2014's fast food atrocities
Burger King's black cheeseburger: Made with squid ink and bamboo charcoal, arguably a symbol of meat's destructive effect on the planet. Only available in Japan.
Residents of Finleyville, Pennsylvania, aggrieved by the new fracking operation in town are being approached with an enticing/”aggressive” offer, ProPublica reports. Release the drillers, EQT Corp., of all liability for every way their operations might disrupt their health, property and quality of life, and the company will give them $50,000 cash.
It’s certainly a better deal than a coupon for free pizza. It’s a lot less than the $3 million a family in Texas was awarded for health and property damages in a landmark case against a fracking company.
And in exchange for the payout, residents are releasing the company from legal liability for everything:
…any and all liabilities, obligations, agreements, damages, causes of action suits, rights, remedies, demands, costs, expenses and losses for injuries to persons, personal property, real property of Landowner or the Property (including, but not limited to, surface, timber and water damage), annoyance, inconvenience, nuisance, pain and suffering, whether known or unknown, whenever occurring (past, present, or future) and whether now existing or yet to accrue, arising from or relating in any way whatsoever to the Operations.
The easement also lets EQT off the hook for the “noise, dust, light, smoke, odors, fumes, soot or other air pollution, vibrations, adverse impacts or other conditions or nuisances which may emanate from or be caused by” its operations.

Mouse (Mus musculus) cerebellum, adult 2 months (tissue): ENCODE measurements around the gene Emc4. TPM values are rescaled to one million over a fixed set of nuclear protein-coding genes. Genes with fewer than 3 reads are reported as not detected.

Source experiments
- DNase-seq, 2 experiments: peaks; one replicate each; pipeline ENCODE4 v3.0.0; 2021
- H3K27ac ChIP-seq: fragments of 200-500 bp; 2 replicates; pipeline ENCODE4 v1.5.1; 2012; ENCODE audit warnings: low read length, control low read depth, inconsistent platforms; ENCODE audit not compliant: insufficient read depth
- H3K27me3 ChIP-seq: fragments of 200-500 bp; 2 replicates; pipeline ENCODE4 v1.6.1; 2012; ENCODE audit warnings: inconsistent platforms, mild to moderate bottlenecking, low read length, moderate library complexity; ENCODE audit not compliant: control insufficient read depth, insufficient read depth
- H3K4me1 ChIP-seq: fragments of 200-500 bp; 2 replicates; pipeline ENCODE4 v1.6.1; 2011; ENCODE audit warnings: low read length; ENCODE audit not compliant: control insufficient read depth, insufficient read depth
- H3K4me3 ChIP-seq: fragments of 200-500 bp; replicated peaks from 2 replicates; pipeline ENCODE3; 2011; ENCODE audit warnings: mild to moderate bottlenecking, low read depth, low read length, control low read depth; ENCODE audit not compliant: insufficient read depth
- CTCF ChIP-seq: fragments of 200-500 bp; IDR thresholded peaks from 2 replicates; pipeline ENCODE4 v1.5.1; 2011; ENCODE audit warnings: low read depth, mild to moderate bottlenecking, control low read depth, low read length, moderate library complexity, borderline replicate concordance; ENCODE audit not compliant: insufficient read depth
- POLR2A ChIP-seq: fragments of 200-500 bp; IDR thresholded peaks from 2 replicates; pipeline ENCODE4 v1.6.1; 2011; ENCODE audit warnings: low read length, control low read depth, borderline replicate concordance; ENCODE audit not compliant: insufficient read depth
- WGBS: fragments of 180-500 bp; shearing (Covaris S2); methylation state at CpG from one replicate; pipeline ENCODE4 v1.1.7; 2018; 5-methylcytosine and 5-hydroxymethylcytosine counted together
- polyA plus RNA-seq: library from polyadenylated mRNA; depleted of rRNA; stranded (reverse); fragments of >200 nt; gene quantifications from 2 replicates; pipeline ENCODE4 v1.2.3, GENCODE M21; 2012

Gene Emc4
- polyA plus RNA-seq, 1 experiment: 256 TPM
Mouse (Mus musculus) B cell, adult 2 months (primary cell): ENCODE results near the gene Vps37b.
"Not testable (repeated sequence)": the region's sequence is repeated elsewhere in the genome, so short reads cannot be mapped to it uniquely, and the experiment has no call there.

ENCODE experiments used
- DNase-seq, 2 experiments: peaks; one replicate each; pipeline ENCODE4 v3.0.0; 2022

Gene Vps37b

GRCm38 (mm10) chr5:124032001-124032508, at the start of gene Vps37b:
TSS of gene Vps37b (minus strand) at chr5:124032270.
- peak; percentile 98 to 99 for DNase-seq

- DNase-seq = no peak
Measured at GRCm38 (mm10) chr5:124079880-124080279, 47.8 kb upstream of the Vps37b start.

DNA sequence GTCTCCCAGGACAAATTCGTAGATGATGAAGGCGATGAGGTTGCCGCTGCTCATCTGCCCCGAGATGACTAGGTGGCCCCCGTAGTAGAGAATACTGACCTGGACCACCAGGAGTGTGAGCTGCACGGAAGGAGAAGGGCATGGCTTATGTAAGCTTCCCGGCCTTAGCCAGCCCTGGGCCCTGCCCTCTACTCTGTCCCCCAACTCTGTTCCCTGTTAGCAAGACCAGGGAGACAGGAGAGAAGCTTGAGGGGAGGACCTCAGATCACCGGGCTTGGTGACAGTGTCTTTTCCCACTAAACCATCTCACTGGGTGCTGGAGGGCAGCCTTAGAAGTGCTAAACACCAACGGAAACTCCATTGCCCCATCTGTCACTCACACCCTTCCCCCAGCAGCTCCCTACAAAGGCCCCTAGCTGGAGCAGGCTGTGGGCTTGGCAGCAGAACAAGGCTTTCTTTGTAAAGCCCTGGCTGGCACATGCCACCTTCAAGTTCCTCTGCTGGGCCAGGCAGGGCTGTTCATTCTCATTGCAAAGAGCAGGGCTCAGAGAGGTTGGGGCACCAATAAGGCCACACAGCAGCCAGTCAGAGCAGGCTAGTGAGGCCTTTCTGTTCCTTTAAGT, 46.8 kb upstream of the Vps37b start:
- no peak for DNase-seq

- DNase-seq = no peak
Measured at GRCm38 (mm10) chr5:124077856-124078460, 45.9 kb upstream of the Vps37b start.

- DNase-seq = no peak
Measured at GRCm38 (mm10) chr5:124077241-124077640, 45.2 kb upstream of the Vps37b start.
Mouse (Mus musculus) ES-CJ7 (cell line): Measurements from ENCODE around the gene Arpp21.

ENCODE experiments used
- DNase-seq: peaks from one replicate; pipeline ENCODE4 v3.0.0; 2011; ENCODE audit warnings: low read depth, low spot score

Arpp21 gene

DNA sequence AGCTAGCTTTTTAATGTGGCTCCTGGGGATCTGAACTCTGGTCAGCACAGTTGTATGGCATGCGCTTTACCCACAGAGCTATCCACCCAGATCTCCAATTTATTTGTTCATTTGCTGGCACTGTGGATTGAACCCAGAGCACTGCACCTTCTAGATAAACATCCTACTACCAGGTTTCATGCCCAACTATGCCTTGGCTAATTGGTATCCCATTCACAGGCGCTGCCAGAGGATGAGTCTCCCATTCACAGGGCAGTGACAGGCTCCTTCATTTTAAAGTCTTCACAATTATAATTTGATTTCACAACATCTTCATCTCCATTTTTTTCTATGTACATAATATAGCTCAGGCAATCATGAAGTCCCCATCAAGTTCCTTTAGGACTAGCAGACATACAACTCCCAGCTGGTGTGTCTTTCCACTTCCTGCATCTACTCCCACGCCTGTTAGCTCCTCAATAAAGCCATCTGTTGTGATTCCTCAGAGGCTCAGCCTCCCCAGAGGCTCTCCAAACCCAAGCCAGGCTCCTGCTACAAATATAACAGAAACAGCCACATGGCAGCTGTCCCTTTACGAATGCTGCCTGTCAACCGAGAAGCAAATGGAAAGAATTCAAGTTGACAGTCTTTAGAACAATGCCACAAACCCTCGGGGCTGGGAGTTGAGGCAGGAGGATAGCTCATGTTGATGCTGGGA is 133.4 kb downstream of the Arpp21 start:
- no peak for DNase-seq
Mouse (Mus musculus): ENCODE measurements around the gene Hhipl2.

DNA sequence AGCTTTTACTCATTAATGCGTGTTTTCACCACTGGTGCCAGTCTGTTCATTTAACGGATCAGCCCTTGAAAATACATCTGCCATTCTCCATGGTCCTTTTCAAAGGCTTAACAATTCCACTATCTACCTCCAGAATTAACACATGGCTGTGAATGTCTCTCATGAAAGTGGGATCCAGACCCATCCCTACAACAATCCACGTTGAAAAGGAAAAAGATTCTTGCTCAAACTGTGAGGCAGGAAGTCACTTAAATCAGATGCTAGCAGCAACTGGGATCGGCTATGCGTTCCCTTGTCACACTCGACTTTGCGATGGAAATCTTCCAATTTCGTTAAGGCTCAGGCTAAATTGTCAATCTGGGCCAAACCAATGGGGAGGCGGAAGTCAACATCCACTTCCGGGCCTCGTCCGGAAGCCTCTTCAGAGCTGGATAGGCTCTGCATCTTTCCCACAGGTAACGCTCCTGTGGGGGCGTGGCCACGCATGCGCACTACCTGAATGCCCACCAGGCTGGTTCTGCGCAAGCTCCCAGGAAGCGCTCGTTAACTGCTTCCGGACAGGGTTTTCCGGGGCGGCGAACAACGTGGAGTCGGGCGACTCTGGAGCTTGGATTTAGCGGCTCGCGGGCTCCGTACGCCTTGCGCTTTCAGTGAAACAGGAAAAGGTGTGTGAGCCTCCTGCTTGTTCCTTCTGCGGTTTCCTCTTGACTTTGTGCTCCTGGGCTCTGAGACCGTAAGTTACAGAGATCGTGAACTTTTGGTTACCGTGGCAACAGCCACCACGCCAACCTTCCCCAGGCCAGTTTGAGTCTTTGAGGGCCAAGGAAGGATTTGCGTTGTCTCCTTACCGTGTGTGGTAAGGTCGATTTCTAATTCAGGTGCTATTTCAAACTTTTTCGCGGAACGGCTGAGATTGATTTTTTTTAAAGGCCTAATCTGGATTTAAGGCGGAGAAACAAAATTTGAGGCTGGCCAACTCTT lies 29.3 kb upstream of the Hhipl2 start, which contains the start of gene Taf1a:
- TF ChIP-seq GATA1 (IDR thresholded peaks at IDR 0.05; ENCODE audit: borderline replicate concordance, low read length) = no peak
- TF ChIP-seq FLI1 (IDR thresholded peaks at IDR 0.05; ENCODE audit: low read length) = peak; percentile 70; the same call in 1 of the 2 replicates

“The release is so incredibly broad and such a laundry list,” Doug Clark, a gas lease attorney in Pennsylvania who mainly represents landowners, told ProPublica. “You’re releasing for everything including activity that hasn’t even occurred yet. It’s crazy.”
About 85 percent of the 30 residents offered the deal have signed, according to a company spokesperson. ProPublica found that at least four have received the payout.
So-called nuisance easements are fairly common in other industries, ProPublica notes, but not so with fracking. It’s unusual to see a fracking company even acknowledge that any of these adverse effects are possible — the usual strategy is to deny the negative effects of fracking, particularly when it comes to health and pollution. The downside of paying off residents, of course, is that the company is forced to acknowledge that those downsides are possible. But the upside — preventing more lawsuits like the one seen in Texas — could end up saving them millions.
Lindsay Abrams is a staff writer at Salon, reporting on all things sustainable. Follow her on Twitter @readingirl, email firstname.lastname@example.org.More Lindsay Abrams.
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